of West Milford
Practice Wildfire Safety
People start most wildfires. . . find out how you can promote and practice wildfire safety.
· Contact your local fire department, health department or forestry office for information on fire laws. Make sure that fire vehicles can get to your home. Clearly mark all driveway entrances and display your name and address.
· Report hazardous conditions that could cause a wildfire.
· Teach children about fire safety. Keep matches out of their reach.
· Post fire emergency telephone numbers.
· Plan several escape routes away from your home — by car and by foot.
· Talk to your neighbors about wildfire safety. Plan how the neighborhood could work together after a wildfire. Make a list of your neighbors’ skills such as medical or technical. Consider how you could help neighbors who have special needs such as elderly or disabled persons. Make plans to take care of children who may be on their own if parents can’t get home.
FIRE STOPS WITH YOU
Landscaping Can Save Your Home: A Factsheet on Rural Fire Safety
fires destroy hundreds of homes and acres of land every year across the country.
Fire-safe landscaping is an effective tool that creates an area of defensible
space between your home and flammable vegetation that protects against
The United States Fire
Administration (USFA) encourages you to keep fire safety at the forefront by
learning how to landscape and maintain your property to minimize possible fire
damage and slow fires if they start. Remember, fire safety is your personal
responsibility... Fire Stops With You!
During the 1993 raging
Malibu fires, a number of homes were saved as a result of the owners’ careful
pruning and landscaping techniques that protected their homes. In a fire
situation, the deed trees and shrubs surrounding your home act as fuel for fire.
Removing flammable vegetation reduces the threat of fire. Follow these basic
rules to create defensible space that-works.
Remove all dead plants, trees and shrubs from the site.
Reduce excess leaves, plant parts and low-hanging branches.
Replace dense flammable plants with fire-resistant plants.
The choice of plants, spacing and maintenance are crucial elements in any
defensible space landscaping plan.
for a Fire-safe Landscape
Create a defensible space perimeter by thinning trees and brush within 30
feet around your home.
Beyond 30 feet, remove dead wood, debris and low tree branches.
Eliminate small trees and plants growing under trees. They allow ground
fires to jump into tree crowns.
Space trees 30 feet apart and prune to a height of 8 to 10 feet.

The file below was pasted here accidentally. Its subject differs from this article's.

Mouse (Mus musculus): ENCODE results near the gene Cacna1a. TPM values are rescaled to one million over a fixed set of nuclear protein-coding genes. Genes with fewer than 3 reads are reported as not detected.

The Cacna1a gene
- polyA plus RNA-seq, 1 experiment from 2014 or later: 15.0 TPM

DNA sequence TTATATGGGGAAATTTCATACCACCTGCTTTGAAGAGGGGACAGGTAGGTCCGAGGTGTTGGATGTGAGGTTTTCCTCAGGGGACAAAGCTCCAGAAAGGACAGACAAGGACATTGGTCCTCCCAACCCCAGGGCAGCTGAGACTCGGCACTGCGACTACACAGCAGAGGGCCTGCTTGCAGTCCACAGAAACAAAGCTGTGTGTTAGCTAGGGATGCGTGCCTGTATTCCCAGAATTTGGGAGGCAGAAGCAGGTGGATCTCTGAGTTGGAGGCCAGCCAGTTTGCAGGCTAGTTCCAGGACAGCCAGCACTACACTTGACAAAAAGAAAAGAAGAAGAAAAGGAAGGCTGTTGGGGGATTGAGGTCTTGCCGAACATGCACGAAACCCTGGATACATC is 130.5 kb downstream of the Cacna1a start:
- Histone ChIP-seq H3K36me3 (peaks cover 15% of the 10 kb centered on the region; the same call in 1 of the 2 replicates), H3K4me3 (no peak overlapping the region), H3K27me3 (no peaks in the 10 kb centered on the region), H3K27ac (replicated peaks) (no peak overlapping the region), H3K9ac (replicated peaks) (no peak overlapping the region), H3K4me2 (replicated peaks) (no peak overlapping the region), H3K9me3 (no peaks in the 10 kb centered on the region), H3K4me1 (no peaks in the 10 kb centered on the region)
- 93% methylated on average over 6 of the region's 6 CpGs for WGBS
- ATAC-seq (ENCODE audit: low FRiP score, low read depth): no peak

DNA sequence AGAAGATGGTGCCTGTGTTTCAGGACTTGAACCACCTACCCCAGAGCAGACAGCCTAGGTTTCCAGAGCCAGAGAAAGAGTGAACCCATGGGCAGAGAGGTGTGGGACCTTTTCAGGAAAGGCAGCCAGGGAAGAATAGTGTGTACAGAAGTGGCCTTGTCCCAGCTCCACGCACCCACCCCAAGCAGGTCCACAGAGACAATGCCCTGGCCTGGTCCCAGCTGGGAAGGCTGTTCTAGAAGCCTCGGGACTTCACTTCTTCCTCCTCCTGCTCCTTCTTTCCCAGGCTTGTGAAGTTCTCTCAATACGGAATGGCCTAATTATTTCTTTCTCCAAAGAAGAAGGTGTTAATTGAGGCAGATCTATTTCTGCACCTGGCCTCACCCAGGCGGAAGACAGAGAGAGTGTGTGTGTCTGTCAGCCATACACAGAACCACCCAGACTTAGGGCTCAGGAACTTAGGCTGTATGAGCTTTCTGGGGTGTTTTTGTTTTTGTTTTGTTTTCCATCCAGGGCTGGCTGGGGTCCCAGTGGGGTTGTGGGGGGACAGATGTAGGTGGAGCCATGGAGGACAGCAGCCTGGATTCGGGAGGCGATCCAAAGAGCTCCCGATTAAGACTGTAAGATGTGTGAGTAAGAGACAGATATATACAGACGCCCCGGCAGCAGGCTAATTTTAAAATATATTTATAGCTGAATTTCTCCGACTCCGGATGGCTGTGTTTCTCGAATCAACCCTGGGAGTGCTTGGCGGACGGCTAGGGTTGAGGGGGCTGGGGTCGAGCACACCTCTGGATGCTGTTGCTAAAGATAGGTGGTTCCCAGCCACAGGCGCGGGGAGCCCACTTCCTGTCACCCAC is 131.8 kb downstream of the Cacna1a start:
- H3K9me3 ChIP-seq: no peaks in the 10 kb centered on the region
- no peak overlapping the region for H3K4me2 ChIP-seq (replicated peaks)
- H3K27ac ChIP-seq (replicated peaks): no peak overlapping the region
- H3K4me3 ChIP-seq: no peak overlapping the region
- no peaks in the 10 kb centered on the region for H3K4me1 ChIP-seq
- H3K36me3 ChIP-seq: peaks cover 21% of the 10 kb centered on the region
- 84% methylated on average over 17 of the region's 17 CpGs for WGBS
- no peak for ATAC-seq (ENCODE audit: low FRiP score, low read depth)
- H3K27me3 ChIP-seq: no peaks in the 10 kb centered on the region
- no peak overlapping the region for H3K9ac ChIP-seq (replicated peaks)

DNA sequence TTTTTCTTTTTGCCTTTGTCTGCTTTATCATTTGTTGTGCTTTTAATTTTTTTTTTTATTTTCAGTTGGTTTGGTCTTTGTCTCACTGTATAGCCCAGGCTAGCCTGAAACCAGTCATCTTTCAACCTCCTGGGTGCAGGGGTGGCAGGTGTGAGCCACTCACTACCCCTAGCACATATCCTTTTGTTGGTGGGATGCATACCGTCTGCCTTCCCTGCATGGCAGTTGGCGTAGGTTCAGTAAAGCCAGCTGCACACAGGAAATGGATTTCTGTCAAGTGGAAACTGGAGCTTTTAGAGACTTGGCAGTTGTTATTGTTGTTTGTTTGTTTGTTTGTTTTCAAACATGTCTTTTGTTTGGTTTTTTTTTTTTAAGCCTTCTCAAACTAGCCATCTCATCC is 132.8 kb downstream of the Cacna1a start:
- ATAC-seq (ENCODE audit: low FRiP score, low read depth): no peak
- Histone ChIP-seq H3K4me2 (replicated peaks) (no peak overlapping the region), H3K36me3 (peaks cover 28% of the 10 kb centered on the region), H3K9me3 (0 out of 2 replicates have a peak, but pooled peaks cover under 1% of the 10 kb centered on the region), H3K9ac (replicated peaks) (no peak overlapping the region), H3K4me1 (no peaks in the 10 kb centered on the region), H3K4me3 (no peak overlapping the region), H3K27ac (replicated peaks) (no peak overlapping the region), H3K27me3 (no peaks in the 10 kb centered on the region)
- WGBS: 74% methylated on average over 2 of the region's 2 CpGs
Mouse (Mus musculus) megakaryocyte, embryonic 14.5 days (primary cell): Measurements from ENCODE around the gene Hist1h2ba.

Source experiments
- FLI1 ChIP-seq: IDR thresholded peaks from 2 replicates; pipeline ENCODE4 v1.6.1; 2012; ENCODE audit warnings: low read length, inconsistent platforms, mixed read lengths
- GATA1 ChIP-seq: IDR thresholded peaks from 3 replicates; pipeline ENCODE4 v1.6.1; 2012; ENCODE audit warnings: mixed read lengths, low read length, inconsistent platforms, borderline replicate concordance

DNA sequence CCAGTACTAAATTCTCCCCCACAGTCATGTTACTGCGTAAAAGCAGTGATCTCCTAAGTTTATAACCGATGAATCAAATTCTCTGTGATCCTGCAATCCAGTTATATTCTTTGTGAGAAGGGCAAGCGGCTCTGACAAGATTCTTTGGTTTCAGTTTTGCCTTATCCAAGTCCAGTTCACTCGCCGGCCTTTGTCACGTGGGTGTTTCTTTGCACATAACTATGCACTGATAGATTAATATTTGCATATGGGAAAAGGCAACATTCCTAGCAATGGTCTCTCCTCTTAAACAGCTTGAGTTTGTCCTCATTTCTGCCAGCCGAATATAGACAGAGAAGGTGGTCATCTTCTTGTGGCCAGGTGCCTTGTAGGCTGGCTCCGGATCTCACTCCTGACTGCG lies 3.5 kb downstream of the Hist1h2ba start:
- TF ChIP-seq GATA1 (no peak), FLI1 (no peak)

Place shrubs at least 20 feet from any structures and prune regularly.
Plant the most drought-tolerant vegetation within three feet of your home
and adjacent to structures to prevent ignition.
Provide at least a 10 to 15 foot separation between islands of shrubs and
plant groups to effectively break-up continuity of vegetation.
Landscape your property with fire-resistant plants and vegetation to
prevent fire from spreading quickly.
Check your local nursery or county extension service for advice on fire
resistant plants that
are suited for your environment.
Create fire-safe zones with stone walls, patios, swimming pools, decks
Use rock, mulch, flower beds and gardens as ground cover for bare spaces
There are no ‘fire-proof’ plants. Select high moisture plants that
grow close to the ground
and have a low sap or resin content.
Choose plant species that resist ignition such as rockrose, iceplant and
Fire-resistant shrubs include hedging roses, bush honeysuckles, currant,
sumac and shrub apples.
Plant hardwood, maple, poplar and cherry trees that are less flammable
than pine, fir and
Your Home and Surrounding Property
Maintain a well-pruned and watered landscape to serve as a green belt and
protection against fire.
Keep plants green during the dry season and use supplemental irrigation,
Trim grass on a regular basis up to 100 feet surrounding your home.
Stack firewood at least 30 feet from your home.
Store flammable materials, liquids and solvents in metal containers
outside the home at
least 30 feet away from structures and wooden fences.
No matter where you live, always install smoke alarms on every level of
your home. Test
them monthly and change the batteries at least once a year. Consider
installing the new
long-life smoke alarms.
More Information Contact:
The United States Fire Administration
of Fire Management Programs
16825 South Seton Avenue
Emmitsburg, MD 21727
Print out the following fact sheets and checklists:
Check here for more wildfire information on this site: Wildfires
To send email to Emergency Services please click here: firstname.lastname@example.org
Mailing Address: 1480 Union Valley Road West Milford NJ 07480
Site location: 13 Edgar Drive West Milford NJ 07480